Adaptive dynamics and evolutionary branching: Theory and applications
Adaptive В Dynamics (AD) is a mathematical framework for the study of phenotypic evolution driven by selection in the ecological context [1,2,3]. Its mainВ innovative feature is the formalization of evolutionary branching, that is, theВ sympatric divergence of two morphs under disruptive selection from a singleВ phenotype. Subsequent evolutionary branching events are thus responsible forВ the increase of polymorphism in the community and, possibly, sympatric speciation.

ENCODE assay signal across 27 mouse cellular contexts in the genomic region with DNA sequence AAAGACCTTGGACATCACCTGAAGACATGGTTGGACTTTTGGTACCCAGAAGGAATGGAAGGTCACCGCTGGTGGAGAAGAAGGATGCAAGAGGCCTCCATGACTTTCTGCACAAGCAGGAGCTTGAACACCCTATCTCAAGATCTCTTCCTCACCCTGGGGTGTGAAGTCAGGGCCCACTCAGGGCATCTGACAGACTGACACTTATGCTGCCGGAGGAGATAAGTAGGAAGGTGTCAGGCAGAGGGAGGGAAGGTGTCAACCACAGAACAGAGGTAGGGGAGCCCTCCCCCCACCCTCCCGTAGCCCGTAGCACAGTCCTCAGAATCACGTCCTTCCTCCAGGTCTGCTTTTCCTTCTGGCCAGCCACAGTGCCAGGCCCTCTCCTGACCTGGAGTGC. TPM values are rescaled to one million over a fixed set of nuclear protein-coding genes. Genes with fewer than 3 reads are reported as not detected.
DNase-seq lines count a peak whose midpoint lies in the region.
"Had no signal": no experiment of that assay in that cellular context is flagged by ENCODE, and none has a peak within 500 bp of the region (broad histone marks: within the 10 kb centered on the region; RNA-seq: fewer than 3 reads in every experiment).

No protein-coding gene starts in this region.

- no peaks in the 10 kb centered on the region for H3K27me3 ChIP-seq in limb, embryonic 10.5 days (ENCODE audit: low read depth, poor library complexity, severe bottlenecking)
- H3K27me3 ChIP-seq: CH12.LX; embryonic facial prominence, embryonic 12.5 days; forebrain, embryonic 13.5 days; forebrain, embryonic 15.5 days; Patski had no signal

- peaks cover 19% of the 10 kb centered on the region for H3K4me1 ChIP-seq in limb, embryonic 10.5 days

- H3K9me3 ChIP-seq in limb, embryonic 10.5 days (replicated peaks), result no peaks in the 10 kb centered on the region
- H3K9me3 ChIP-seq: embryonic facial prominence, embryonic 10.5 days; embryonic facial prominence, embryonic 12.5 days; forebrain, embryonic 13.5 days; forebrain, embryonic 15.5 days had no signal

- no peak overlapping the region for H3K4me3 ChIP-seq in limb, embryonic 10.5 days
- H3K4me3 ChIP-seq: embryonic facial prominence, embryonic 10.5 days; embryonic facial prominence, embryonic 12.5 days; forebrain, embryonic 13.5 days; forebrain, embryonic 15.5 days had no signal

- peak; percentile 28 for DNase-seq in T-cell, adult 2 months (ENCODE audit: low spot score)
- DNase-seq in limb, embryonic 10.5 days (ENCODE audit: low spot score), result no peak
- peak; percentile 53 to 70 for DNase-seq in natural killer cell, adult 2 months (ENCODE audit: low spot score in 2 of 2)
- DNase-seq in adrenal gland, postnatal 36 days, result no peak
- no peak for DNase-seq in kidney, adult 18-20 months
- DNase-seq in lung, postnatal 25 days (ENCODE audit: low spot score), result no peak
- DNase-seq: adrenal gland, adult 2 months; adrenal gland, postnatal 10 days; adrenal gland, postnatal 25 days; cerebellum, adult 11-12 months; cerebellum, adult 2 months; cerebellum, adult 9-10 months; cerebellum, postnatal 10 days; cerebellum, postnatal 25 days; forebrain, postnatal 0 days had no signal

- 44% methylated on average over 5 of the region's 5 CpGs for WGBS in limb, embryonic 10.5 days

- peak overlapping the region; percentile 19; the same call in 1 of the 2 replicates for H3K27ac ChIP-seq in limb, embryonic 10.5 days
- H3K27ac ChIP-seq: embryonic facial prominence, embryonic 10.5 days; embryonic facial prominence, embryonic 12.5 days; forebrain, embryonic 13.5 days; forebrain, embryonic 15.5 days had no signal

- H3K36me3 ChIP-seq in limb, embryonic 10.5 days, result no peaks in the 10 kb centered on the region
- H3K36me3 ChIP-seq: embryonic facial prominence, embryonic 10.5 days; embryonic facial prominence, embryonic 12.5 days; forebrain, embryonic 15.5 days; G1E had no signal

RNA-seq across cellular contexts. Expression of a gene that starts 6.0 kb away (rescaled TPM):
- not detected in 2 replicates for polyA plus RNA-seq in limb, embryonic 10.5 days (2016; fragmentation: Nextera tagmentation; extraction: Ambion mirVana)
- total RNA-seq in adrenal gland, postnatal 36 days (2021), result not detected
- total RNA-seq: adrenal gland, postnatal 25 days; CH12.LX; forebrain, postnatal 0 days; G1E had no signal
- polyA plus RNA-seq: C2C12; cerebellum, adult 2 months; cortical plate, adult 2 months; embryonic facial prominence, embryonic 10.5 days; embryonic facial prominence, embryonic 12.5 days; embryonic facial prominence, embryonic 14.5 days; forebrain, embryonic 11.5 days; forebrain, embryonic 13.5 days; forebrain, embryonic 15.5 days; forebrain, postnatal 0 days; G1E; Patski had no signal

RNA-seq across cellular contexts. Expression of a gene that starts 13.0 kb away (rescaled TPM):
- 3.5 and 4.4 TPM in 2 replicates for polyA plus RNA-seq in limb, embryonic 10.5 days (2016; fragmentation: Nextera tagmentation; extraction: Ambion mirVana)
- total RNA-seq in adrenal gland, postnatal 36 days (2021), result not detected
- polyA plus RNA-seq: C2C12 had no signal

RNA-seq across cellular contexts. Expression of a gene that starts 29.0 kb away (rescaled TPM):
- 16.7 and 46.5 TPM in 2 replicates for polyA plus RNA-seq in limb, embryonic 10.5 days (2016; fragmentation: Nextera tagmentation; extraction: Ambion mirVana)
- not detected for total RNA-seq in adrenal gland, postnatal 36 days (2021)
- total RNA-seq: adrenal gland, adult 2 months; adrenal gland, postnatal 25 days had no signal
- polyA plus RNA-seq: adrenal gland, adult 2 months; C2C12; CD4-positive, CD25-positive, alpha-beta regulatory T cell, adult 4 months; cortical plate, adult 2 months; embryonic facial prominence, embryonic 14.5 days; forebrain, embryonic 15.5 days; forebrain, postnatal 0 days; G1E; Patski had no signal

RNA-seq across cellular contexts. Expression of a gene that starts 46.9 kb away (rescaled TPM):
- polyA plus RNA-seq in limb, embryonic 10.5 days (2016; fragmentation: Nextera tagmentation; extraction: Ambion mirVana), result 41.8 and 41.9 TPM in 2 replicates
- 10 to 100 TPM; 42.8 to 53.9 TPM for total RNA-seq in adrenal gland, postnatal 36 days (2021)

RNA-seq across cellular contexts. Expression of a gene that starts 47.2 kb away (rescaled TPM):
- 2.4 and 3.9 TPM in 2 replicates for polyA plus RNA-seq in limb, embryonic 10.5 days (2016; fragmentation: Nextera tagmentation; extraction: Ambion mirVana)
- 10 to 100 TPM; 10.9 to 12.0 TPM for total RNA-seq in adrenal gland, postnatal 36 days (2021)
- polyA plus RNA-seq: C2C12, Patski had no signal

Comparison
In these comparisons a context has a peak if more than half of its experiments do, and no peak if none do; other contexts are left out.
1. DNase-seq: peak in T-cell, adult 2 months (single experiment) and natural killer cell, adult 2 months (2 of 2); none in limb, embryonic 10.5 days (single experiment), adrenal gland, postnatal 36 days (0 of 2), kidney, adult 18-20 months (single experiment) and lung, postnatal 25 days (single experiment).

The mathematical conditions for evolutionary branching were introduced inВ the late Nineties [4,5], but the formalization of critical branching events hasВ only recently been developed [6,7]. Moreover, such critical condition triggeringВ evolutionary branching has been systematically used to study the evolution ofВ polymorphism in prey-predator communities , in bioeconomic models of fisheries , and social systems [10,11]. Current work is addressing the emergenceВ of sympatric diversity in life-history strategies and its role in the emergenceВ of intransitive competitive interactions, as well as the concurrent evolution ofВ dispersal and self-fertilization in plant communities.
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